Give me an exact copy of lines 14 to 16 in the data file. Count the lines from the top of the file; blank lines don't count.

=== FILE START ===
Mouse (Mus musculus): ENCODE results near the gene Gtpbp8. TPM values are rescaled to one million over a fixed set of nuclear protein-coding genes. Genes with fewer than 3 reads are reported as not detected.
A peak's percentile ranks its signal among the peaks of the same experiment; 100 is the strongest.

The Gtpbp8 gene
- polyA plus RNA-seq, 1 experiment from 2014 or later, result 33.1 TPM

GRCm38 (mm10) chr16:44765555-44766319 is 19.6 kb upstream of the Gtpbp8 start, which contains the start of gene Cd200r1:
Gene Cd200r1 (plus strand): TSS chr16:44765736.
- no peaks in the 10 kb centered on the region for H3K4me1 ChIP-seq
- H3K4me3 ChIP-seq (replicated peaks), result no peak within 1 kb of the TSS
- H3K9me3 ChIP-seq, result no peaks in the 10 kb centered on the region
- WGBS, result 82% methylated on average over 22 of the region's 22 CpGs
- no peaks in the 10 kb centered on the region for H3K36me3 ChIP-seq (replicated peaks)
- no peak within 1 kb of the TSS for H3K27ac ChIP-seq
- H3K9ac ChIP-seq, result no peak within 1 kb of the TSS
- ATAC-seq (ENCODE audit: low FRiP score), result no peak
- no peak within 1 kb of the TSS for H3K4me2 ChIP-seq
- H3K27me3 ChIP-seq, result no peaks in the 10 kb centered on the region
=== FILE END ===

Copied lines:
- ATAC-seq (ENCODE audit: low FRiP score), result no peak
- no peak within 1 kb of the TSS for H3K4me2 ChIP-seq
- H3K27me3 ChIP-seq, result no peaks in the 10 kb centered on the region